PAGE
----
With Pyxis, choosing your telescope has never been so easy! Answer a few questions sincerely, and Pyxis will determine which type of telescope is what you are looking for. Although in the Beta version, this tool can determine with reasonable precision which material you need. So, don’t wait any longer and come and try Pyxis!
Callisto: the telescope comparator
Callisto is another tool that lets you select multiple telescopes and compare their features to help you make the right choice. I urge you to try it. If this tool is helpful to you, do not hesitate to let me know by posting a comment here!
Where to buy your telescope?
If you can find a specialty store, this will allow you to touch the telescope and see its size and bulk. I advise you to check the price carefully and see if you can not find cheaper on the internet for the purchase. Several very reputable e-commerce sites will save you money on prices. Here are the ones I recommend:
- Astro shop: leader on the European market, they have an impressive number of products in stock.
- Optique-pro: they are the same as astroshop, with a prettier design (personal opinion).
- Omegon: the site dedicated to the Omegon brand, a rising brand created by Rastro shop.
- Amazon: the leader in e-commerce, great products available.
Note: for a while, I recommended the Nature & Découvertes site. It turns out that a considerable number of people have bought and then returned their devices. I do not recommend that you buy from this store. Perhaps this is because they don’t specialize in astronomical material: their catalog is pretty well stock, but they don’t seem to deliver appropriately.
I therefore strongly recommend Rastro shop: the feedback I have from people who buy from them is 98% satisfied. So there is little chance that you will be disappointed with them, a shop specializing in astronomy.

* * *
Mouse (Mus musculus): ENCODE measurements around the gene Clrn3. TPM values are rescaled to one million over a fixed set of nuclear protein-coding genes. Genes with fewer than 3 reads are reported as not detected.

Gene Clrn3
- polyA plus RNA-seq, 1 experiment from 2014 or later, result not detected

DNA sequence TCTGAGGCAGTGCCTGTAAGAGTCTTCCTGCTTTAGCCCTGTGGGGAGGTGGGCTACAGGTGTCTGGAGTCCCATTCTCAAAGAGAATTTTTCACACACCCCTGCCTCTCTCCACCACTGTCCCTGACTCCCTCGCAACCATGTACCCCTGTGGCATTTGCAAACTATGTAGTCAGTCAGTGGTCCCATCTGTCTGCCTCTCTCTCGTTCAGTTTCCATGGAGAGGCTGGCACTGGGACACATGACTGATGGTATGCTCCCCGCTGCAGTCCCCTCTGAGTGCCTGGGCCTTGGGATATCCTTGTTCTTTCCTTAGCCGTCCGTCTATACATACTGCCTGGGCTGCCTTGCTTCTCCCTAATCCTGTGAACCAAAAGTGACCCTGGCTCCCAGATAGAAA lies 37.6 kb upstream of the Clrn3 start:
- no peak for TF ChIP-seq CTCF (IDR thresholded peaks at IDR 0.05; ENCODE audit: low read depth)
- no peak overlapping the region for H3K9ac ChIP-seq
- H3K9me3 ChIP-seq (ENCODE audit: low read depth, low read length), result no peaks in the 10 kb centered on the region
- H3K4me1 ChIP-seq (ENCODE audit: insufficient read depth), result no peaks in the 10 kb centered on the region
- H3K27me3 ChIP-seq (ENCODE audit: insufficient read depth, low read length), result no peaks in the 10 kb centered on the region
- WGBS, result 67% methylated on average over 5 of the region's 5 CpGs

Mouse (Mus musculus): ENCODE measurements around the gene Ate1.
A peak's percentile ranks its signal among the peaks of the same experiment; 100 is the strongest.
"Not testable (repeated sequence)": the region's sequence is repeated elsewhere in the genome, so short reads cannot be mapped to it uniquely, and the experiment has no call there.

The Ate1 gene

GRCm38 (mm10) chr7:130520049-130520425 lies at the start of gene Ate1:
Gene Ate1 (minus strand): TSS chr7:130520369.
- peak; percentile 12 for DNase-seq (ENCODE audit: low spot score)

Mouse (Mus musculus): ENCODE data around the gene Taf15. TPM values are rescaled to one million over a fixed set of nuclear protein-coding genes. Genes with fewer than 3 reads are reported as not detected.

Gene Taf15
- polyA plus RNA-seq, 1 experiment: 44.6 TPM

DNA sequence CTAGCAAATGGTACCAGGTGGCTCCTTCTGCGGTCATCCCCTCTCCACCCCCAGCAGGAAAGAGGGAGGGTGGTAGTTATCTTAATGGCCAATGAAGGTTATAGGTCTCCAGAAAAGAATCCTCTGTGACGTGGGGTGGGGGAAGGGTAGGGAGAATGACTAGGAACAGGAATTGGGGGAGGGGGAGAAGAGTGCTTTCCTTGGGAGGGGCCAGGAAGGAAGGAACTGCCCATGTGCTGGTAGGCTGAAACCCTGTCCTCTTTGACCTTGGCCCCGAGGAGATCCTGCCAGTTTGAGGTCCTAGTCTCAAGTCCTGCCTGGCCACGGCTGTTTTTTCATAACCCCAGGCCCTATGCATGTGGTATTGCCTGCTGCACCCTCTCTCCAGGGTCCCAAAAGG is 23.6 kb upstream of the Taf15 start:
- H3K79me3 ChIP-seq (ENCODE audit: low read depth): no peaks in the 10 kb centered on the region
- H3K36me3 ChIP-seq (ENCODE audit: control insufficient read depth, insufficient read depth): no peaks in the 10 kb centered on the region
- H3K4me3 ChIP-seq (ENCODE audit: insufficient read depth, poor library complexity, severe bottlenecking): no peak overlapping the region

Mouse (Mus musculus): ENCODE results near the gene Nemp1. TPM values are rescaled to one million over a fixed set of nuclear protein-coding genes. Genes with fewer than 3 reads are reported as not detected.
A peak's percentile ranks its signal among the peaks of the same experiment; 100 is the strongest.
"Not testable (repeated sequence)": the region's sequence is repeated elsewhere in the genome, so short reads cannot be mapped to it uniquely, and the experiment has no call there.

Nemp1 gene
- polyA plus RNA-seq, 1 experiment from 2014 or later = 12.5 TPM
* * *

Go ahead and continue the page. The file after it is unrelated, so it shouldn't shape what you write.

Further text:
Connected alternatives: eV scope and Stellina
Recently, the world of amateur astronomy has changed and opened up to a new era: that of fully connected telescopes, controllable from your smartphone, offering on this occasion a whole new way of observing the sky. These solutions, although expensive, are quite suitable for beginners.
If you are interested, I recommend reading my articles on the Stellina de Vaonis and the Unistellar eVscope.
Choosing a telescope, especially when you are quite a beginner, is not an easy thing. However, we hope that this little guide for beginners will have enabled you to see more clearly and make the right choice for acquiring your next telescope.
We present to you below a small table with some telescopes that we have selected. These telescopes are classified by level, the first of the table being the one that we consider perfectly suited to the beginner.
List of the best telescopes for beginners and up!
|Skywatcher 130/900 EQ-2||Reflector / Telescopes|
|Omegon 130/920 EQ-2||Reflector / Telescopes|
|Omegon 60/700 AZ1||Refractor / Telescope|
|Skywatcher 150/1200 NEQ-3||Reflector / Telescope|
|Skywatcher 60/700 mm AZ-2||Refractor / Telescope|
|Omegon 203/1200 Dobsonian Telescope||Refractor / Telescope|
|Skywatcher 200/1000 NEQ-5||Reflector / Telescopes|
|Skywatcher 70/700 AZ-2||Reflector / Telescopes|
There are also a good number of telescopes for sale at Amazon